During the 90s, Valiant Entertainment had a string of popular comics, one of them being the Bloodshot comic series. Over ten years later, the publisher returned with some fan favorites. But you don’t care about any of that, do you? You just want to read the Bloodshot comic review and judge for yourself. How wise of you!
I have recently picked up Bloodshot 1 and 2, and the main character’s awesomeness bleeds all over the comics’ covers. Literally. Bloodshot tells the story of a man who has nanobots running through him, and they make him virtually indestructible. In the first issue, he gets shot head-on with a rocket… and survives. After being captured, he escapes by gunning down everyone.
The character Bloodshot has gray skin, red eyes and a red circle on his chest. He also has imaginary families and friends implanted into his mind to help him cope with pain. He has been created to be the ultimate soldier. The comic Bloodshot, as you may imagine, is violent. But it is not violent for the sake of being violent. It is violent for the sake of entertainment, and it succeeds in so many levels. The idea of an unstoppable super-being that regenerates skin and tissue is reminiscent of Wolverine. And we all know how awesome Wolverine is.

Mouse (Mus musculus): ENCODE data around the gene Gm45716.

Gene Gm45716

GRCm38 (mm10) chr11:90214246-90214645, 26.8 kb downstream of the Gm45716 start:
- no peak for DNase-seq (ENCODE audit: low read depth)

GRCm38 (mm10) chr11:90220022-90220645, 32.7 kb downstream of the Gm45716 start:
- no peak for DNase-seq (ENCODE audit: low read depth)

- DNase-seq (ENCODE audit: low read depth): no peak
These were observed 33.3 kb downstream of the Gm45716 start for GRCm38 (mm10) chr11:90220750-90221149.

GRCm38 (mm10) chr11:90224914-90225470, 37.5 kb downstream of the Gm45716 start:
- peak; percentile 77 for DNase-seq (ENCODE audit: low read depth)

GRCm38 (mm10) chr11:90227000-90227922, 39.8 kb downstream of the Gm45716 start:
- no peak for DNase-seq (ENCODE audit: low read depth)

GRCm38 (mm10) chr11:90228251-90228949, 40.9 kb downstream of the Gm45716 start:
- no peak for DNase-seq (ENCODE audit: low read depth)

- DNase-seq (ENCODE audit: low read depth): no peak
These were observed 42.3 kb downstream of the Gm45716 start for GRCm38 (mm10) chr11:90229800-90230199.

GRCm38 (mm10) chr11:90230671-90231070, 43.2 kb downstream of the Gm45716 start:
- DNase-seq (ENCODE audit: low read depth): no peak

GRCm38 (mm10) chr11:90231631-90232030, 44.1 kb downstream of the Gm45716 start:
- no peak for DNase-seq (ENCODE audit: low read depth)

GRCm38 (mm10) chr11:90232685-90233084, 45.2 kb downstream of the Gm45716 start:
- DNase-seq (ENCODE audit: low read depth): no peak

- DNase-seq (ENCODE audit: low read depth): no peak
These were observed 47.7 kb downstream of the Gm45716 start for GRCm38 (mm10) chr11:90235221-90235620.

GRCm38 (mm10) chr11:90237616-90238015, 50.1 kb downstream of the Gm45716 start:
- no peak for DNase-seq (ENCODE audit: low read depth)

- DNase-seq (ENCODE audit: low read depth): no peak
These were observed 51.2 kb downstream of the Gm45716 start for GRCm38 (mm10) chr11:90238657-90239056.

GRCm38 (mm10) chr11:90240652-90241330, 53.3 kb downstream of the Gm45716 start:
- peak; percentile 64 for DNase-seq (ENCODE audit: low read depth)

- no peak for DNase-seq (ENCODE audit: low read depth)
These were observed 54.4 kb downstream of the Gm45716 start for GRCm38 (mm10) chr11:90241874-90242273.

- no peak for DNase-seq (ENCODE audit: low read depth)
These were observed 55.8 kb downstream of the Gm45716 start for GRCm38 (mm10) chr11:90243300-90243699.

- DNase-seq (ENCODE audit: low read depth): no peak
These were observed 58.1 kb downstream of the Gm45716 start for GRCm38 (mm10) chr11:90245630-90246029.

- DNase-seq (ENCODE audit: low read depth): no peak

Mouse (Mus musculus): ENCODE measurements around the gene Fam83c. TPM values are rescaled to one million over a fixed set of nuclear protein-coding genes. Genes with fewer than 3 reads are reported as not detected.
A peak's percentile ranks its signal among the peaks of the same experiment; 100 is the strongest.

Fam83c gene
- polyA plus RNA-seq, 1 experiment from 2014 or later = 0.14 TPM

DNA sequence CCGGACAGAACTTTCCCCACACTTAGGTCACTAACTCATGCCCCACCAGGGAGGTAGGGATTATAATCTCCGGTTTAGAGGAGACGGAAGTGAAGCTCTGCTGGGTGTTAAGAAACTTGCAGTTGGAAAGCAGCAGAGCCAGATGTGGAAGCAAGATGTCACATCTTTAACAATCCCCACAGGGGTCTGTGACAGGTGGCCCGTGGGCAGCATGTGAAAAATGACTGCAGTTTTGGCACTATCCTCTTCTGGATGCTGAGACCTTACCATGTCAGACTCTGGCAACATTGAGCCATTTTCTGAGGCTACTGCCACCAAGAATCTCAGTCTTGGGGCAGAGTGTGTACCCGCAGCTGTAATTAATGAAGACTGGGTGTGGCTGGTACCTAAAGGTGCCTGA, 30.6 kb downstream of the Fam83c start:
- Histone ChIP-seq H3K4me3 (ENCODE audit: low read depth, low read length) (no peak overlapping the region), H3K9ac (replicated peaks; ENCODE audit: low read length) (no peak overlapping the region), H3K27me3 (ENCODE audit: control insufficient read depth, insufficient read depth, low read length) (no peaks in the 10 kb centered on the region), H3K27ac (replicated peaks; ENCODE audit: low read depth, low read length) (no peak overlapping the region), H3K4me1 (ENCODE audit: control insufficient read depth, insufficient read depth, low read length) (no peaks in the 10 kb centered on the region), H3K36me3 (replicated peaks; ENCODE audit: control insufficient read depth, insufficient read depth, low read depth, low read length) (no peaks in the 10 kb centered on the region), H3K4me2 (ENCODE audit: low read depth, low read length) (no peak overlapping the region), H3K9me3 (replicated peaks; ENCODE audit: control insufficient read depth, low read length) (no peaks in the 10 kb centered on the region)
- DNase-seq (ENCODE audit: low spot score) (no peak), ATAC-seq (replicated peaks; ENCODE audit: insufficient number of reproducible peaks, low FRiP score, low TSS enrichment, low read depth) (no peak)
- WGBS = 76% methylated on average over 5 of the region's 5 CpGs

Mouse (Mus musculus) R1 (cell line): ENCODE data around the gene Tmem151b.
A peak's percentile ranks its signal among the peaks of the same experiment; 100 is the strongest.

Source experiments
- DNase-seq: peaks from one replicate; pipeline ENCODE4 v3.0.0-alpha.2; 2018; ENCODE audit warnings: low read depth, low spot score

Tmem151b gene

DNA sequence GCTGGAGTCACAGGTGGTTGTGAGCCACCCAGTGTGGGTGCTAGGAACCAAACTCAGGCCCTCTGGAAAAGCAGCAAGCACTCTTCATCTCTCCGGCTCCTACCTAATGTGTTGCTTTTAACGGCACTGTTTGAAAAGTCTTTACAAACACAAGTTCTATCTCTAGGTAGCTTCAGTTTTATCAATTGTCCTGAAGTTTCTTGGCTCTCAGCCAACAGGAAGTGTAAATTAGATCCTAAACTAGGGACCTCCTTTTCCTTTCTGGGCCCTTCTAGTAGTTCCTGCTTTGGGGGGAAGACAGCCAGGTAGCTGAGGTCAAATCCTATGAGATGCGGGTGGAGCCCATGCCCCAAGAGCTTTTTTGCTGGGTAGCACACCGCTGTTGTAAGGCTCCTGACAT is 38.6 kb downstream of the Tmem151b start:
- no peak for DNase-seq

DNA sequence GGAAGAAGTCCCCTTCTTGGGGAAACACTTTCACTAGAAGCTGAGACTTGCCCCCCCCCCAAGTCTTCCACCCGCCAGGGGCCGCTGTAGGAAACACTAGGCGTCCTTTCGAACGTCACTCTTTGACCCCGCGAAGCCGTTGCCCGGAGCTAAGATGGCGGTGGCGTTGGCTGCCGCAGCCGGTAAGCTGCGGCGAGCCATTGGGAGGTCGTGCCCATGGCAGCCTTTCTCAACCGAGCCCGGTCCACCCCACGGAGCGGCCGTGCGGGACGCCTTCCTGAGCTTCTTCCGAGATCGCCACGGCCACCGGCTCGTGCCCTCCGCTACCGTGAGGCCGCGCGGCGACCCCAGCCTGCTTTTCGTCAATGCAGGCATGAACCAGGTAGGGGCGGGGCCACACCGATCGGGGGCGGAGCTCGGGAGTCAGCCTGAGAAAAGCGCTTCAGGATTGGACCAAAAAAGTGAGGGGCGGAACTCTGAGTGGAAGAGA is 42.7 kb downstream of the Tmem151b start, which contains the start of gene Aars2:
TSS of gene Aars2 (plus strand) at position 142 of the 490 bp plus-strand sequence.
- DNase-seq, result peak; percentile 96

At the time of this writing, Valiant has returned for less than a year, and the quality of their comics so far is scary. Very scary. Even their new logo says, “We are newer, better, and cooler than other publishers”. The artwork in Bloodshot is great, and the cover paintings are amazing.
The Bloodshot comic is definitely one to keep an eye on. If you like terrorists being shot in the back of the head, this series is a keeper. Next time you see it on the comic rack, I highly recommend you add it to your stack.
Bloodshot is not your typical superhero, but he is entertaining and captivating in his own way. His origin story is unique among comic characters, with the nanobots running through him and making him nearly invincible. What sets Bloodshot apart from other indestructible characters is his mental state – the implanted memories, the coping mechanisms – which make him intriguing and relatable. Valiant has done a great job in bringing Bloodshot back to life, and fans of the series, both old and new, should be pleased with the result.